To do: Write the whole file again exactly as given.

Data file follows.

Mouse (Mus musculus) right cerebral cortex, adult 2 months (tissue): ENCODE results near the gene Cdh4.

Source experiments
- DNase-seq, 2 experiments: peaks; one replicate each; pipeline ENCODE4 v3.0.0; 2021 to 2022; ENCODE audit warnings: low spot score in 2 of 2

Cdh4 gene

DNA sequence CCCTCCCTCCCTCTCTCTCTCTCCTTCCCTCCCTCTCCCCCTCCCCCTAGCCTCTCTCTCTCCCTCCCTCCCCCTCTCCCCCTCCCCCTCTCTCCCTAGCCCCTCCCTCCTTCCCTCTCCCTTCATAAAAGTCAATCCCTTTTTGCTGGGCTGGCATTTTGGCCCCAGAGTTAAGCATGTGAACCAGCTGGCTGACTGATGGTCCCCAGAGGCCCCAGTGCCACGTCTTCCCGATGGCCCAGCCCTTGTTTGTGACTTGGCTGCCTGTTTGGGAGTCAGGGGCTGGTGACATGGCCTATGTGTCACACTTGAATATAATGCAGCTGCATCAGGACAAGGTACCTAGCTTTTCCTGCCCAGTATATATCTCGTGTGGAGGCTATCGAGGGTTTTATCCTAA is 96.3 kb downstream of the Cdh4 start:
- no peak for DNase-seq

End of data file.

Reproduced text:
Mouse (Mus musculus) right cerebral cortex, adult 2 months (tissue): ENCODE results near the gene Cdh4.

Source experiments
- DNase-seq, 2 experiments: peaks; one replicate each; pipeline ENCODE4 v3.0.0; 2021 to 2022; ENCODE audit warnings: low spot score in 2 of 2

Cdh4 gene

DNA sequence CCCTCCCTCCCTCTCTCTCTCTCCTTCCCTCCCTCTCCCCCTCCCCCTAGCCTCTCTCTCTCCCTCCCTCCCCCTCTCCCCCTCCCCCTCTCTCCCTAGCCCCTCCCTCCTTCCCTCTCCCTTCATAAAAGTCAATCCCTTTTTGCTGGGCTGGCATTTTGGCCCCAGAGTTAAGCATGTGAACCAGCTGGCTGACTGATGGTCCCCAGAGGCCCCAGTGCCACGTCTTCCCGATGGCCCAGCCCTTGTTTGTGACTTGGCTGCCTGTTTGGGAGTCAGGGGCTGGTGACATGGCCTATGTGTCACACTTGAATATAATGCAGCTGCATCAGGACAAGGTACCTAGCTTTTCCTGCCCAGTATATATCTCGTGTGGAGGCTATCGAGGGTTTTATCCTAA is 96.3 kb downstream of the Cdh4 start:
- no peak for DNase-seq